Nothing illustrated the complete militarization of the Israeli society so much as the interaction with Crosslab Networks (XLN). XLN is a project of the Reut Institute, an Israeli national security and socioeconomic policy think tank that has called on the Israeli government to “sabotage” and “attack” that global Boycott, Divestment and Sanctions (BDS) movement or what it described as an international Delegitimization Network. Under the leadership of former Reut Institute CEO Roy Keidar, XLN creates centers for 3D printing and other advanced technologies which are becoming an integral part of Israel’s ability to quickly design and build weapons. Keidar admitted that children as young as 14 were instrumental in building a mini-copter that could navigate the network of tunnels that Palestinian resistance groups had constructed.

“You wouldn’t believe who is leading who. I’ve got 14-year-olds working on sensors and writing codes so fast,” Keidar said. “That’s the future!”

Footage shot by Dan Cohen and Lia Tarachansky with thanks to Ronnie Barkan for translation. 

46 Responses

  1. a blah chick
    December 11, 2014, 11:24 am

    I’m sure the family of that disabled Gaza teenager killed in her wheelchair by a drone can attest to the efficacy of unmanned systems.

    And rather than call these systems “unmanned” how about we call them “soulless.”

    • ziusudra
      December 12, 2014, 3:24 am

      Greetings,
      …New weaponry….
      This is what conquerors do, they look to find toys to advance their aims.
      When the Hykos invaded the upper nile, they brought in the Warrior Chariot which was devasting to the Egyptians, but they inproved on this new item & eventually used it to their own advantage.
      The Falesteeni, Hamas, Hizbollah & Iran will get this new technology using it against Zionistan & they start a new round of killings.
      When will Zionistan learn that they can’t evaporate millions in & outside of the country?
      ziusudra
      PS The Vietnamese beat the high tech of ours with guerrilla tactics that they used against invaders 400 yrs. earlier!

  2. Boomer
    December 11, 2014, 12:18 pm

    Good Lord! Thanks for posting this. So much disturbing news this week: The Senate report on U.S. torture, now this from our “ally.” Disturbing, but better for people to know than be ignorant.

  3. pabelmont
    December 11, 2014, 12:51 pm

    This weapons testing as a purpose (maybe THE purpose) of all that killing. Palestinians as live Guinea Pigs for the Israeli war machine.

    This article should be broadcast as widely as possible.

    • Keith
      December 11, 2014, 4:13 pm

      PABELMONT- “This weapons testing as a purpose (maybe THE purpose) of all that killing.”

      There are historical precedents. For example, the atomic bombs were dropped on Japan even as Japan was attempting to negotiate terms of surrender. Also, the atomic bomb dropped on Hiroshima had a uranium core, whereas, the atomic bomb dropped on Nagasaki had a plutonium core.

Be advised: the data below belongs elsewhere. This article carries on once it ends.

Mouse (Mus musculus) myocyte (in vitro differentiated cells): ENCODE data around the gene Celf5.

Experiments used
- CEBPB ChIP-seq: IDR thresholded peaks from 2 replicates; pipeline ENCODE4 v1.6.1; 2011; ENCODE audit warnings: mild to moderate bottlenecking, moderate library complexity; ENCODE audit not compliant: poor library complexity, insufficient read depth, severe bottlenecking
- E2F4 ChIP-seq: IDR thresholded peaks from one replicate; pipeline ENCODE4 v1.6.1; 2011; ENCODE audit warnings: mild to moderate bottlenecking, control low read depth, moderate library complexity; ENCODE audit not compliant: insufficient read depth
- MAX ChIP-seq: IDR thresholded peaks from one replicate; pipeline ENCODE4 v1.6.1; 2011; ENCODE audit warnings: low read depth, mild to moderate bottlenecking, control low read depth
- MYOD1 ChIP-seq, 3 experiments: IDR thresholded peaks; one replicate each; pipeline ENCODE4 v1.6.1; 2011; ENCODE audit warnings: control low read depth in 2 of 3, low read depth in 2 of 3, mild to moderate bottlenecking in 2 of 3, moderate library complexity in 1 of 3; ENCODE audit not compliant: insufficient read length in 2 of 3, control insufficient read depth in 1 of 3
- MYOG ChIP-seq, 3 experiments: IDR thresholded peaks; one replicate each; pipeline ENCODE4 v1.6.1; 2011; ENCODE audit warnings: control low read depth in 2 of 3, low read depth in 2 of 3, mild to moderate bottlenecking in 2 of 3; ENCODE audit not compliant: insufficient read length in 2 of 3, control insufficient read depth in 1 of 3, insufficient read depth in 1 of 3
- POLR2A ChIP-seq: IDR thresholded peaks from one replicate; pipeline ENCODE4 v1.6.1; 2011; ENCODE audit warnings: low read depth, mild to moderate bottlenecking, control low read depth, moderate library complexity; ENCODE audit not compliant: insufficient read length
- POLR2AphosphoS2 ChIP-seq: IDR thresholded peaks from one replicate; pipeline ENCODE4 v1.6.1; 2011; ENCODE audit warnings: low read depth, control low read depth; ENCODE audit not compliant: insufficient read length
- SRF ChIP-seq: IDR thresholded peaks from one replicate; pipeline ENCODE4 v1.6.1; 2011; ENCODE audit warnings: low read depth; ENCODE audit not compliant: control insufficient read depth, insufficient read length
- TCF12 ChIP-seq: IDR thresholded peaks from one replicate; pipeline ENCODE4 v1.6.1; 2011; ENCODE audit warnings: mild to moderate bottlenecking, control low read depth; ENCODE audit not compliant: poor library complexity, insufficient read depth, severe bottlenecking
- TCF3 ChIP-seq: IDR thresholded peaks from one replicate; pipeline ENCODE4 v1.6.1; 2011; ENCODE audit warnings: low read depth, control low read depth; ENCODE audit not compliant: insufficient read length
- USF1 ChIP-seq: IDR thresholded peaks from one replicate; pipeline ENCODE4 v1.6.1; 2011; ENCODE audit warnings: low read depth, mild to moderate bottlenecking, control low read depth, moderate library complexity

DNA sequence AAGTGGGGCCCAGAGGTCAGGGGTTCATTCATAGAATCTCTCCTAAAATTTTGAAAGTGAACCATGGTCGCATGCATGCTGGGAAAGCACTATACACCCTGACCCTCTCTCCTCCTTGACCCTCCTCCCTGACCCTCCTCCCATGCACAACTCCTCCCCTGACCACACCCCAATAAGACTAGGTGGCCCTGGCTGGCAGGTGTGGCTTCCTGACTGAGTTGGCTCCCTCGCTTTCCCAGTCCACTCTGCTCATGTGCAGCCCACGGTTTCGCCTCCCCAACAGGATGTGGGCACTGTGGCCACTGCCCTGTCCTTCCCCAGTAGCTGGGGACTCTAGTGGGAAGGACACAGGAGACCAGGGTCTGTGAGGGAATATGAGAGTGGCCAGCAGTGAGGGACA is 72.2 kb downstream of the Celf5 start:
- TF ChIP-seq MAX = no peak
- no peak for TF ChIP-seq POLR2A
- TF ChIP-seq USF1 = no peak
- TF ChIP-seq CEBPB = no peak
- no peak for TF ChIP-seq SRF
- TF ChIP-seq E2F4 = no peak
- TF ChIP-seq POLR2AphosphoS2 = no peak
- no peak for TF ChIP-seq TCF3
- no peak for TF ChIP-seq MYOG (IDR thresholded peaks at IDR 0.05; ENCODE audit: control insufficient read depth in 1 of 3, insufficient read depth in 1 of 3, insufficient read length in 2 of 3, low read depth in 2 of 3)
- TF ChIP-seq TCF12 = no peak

• Annie Robbins
      December 11, 2014, 8:15 pm

      yeah,one of the people interviewed for the ‘makers’, included high school kids field testing in gaza. it’s not every society that has a local laboratory of live victims to test their weapons/inventions on.

  4. Teapot
    December 11, 2014, 1:02 pm

    “It carries a warhead that eventually needs to explode. There needs to be a target at the end that will want to explode. Or it won’t want to and we will help it explode.”

    I think I am going to be sick. How do these people sleep at night? And 14-year-olds working on codes is a very sad future. But I guess you have to get them at a young age if you want to turn them into perfect military bots.

  5. Jackdaw
    December 11, 2014, 1:08 pm

    Drones save Israeli lives and cause less collateral damage than other munitions.

    Deal with it.

    • Shingo
      December 11, 2014, 2:38 pm

      Hey Jerkoff,

      Rockets kill less people than suicide attacks. So I guess they save lives right?

      • jon s
        December 11, 2014, 3:33 pm

        I don’t see the point in concentrating on the drones.
        If the target is innocent civilians – it shouldn’t be attacked, regardless of whether the aircraft is manned or unmanned.
        If the target is a legitimate military target – there certainly are advantages to using drones.

      • talknic
        December 11, 2014, 4:38 pm

        @ jon s “If the target is innocent civilians – it shouldn’t be attacked, regardless of whether the aircraft is manned or unmanned.
        If the target is a legitimate military target – there certainly are advantages to using drones”

        The advantages are having a war machine theoretically without the need for having any personnel at risk. It does however extend the war zone to wherever they’re operated from.

        Already by Israel’s own criteria, where arms are designed, manufactured, sold, on route to or even thought of being used, are legitimate military targets.

        As for your collateral theory. It’s military drivel. Nonsense. There is no Internationally accepted formula for collateral. Civilians are factored into the military objective equation at the whim of the assailants and their human slaughtering devices of choice are then purposefully dispatched knowing innocent civilians will inevitably be killed, beheaded, dis-disemboweled, crippled, burned, maimed, disfigured, orphaned and quite possibly their dwellings will be completely obliterated

      • eljay
        December 11, 2014, 5:02 pm

        >> jon s: If the target is innocent civilians – it shouldn’t be attacked, regardless of whether the aircraft is manned or unmanned. If the target is a legitimate military target – there certainly are advantages to using drones.

        Sounds great. So who gets to decide what constitutes legitimate and illegitimate targets? And it’s acceptable for all parties to acquire and use drones, yes?

      • Annie Robbins
        December 11, 2014, 8:25 pm